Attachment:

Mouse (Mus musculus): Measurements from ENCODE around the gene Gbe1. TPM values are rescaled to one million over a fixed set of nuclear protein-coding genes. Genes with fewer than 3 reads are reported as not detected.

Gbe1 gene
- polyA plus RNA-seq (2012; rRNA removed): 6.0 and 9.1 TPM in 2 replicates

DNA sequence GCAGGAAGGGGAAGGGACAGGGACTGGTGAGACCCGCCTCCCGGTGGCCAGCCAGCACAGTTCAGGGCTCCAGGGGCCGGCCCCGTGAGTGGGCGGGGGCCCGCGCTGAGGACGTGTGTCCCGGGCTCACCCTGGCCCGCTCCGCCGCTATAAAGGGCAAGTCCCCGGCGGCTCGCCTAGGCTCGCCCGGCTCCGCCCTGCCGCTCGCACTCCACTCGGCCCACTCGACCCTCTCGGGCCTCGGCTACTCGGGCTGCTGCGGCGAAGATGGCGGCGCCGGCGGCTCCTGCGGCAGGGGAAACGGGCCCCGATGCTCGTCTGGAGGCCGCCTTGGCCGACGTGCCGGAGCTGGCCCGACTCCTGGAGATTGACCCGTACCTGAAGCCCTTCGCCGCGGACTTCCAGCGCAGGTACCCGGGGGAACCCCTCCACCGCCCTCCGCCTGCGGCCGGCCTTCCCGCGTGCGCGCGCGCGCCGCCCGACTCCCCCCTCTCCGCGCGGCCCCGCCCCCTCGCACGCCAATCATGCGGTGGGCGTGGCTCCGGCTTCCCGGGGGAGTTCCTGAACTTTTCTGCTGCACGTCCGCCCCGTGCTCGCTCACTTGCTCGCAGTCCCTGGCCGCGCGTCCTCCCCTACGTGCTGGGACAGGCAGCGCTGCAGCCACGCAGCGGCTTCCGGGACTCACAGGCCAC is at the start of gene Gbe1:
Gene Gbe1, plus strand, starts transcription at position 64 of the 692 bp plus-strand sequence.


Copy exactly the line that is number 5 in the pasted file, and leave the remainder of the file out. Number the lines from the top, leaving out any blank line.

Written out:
Gene Gbe1, plus strand, starts transcription at position 64 of the 692 bp plus-strand sequence.